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She was raised in Mexico City, but Pineapple Dance Studios owner Erika Ochoa loves all things Middle-Eastern.
"I always loved Egyptian culture," she said, "Cleopatra eyes, pharaohs."
So it was natural that after learning Baile Folklorico in Mexico as a child, she wanted to learn to belly dance. "Flamenco music and dance, which I also heard in Mexico, has a Moroccan sound," she said.
Ochoa started Pineapple Dance Studios five years ago in Forest Park, teaching belly dancing to adults and teenagers. Today she teaches Zumba and belly dancing six days a week in the studio's second-floor space at 7518 W. Madison Street. She and other instructors also teach hip-hop dance, West African dance, Peruvian folk dance and she has even offered a Bollywood dancing class.
"The women who take my classes may have seen a dancer in a restaurant or a video of Shakira," she said. "They want to try something different."
Instead of recitals, Ochoa hosts a "hafla" which means "party" in Arabic. She sometimes includes musicians and drummers, and professional dancers perform as well.
For her five-year anniversary last weekend, she threw a two-day hafla, which included a performance of past and present students and an open house where visitors could try any type of dance for free in the bright red studio draped with lush Middle Eastern fabrics and mirrors.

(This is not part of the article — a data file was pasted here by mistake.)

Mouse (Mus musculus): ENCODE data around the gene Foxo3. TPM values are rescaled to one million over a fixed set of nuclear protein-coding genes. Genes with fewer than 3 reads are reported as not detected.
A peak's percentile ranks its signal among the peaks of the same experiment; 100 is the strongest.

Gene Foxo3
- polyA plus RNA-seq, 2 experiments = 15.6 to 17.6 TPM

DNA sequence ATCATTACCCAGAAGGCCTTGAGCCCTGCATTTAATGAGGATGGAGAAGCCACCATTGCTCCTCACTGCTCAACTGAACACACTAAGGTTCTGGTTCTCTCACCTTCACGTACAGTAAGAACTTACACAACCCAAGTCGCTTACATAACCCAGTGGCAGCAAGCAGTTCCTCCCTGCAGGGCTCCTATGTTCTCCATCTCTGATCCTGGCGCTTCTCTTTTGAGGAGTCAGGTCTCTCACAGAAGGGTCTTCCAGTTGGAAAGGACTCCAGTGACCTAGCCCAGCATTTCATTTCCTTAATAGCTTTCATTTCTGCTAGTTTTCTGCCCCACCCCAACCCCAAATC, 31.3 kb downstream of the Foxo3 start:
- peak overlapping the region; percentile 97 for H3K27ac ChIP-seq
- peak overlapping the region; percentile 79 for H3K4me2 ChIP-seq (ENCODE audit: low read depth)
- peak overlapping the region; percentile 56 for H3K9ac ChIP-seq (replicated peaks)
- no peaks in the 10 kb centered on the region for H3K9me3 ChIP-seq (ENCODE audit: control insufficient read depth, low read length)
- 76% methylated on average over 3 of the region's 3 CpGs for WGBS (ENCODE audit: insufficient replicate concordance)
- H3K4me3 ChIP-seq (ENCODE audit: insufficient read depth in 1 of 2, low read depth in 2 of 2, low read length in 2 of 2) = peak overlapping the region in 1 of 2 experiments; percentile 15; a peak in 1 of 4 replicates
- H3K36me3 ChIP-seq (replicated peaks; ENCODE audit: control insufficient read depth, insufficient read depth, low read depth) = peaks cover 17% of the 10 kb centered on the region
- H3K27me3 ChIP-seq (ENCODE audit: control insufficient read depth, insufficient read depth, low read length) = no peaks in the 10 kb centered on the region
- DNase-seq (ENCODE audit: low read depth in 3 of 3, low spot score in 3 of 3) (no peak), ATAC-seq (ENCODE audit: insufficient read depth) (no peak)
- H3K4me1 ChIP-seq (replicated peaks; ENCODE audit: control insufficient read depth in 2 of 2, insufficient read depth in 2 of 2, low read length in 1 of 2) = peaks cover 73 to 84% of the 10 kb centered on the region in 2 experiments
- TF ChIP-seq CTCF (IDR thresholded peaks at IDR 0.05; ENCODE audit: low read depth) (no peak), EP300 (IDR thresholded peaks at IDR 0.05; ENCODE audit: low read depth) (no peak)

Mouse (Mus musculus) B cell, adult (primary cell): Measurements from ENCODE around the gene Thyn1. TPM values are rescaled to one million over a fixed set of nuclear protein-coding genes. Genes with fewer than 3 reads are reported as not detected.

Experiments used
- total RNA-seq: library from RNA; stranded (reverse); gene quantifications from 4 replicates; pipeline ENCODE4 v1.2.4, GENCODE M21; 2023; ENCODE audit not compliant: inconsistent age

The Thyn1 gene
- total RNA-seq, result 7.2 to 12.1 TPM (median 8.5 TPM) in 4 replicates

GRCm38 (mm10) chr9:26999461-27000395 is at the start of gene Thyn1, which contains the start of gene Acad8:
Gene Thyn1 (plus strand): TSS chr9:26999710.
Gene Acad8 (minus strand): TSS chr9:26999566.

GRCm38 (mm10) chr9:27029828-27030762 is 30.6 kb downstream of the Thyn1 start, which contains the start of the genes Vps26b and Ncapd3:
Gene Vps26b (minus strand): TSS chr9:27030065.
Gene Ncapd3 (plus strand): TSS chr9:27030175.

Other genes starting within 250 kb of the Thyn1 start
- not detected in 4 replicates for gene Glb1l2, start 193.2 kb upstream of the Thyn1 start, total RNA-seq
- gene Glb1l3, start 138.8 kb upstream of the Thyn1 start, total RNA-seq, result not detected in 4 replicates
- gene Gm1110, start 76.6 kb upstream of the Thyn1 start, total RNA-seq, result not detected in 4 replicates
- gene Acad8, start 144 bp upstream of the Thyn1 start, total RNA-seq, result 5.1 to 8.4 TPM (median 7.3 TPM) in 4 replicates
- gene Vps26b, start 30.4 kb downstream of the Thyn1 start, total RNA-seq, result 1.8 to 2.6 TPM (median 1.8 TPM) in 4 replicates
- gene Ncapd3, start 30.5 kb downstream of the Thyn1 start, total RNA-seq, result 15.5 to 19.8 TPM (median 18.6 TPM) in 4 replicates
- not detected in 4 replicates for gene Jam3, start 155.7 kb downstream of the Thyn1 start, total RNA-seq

The success of her haflas and the superb acoustics of the space led her to branch out into other types of performances.
Enter Jodi Gianakopoulos, co-owner of Old School Records and fellow lover of all music Middle Eastern - in fact all world music - and radio DJ of a World Music radio show called "Old School Playground" at Triton College, 88.9 WRRG, on Tuesday nights.
The two women kept meeting over a record bin, where they realized they shared some of the same tastes, such as music by Manitas de Plata or the Andaluc'an Moroccan Orchestra.
"She was the only person who would buy West African, Brazilian, Middle Eastern music. I would say to myself, 'I can't believe someone bought that,'" said Gianakopoulos. "In this business you often find your customers know more about certain kinds of music than you do. Erika and I clicked really fast."
Gianakopoulos loves the Pineapple space and held her store's 10th Anniversary party there as well as a baby shower.
When she learned that the city of Chicago was cancelling the World Music performance series at Millennium Park under the new Rahm Emanuel regime, she felt there was a gap in performance spaces for world music - and for musicians who play jazz-tinged, funk-flavored or Afro-pop-inspired tunes.
"I like hybrid music," said Gianakopoulos.
The two women decided to start the Madison Street World Music Series. "With the Millennium Park series gone and most World Music taking place at Old Town School of Folk Music [in the Lincoln Square neighborhood of Chicago] I felt there was a vacuum for this area," said Gianakopoulos.
The first concert will be held Saturday, June 16 at 8 p.m. The cost is a suggested $5 donation. The performers will be Chicago band Magic Carpet, which plays West African and Indian music with funk and jazz undertones. "They look Italian and play West African Music," Ochoa said, laughing.
On July 7, Black Bear Combo will bring their Eastern European Klezmer/gypsy sound, influenced by punk rock and '20s jazz.
"We're combining our mailing lists and trying to get both groups of people out to see some fantastic music in a great acoustic space," said Gianakopoulos.
A hafla and a half.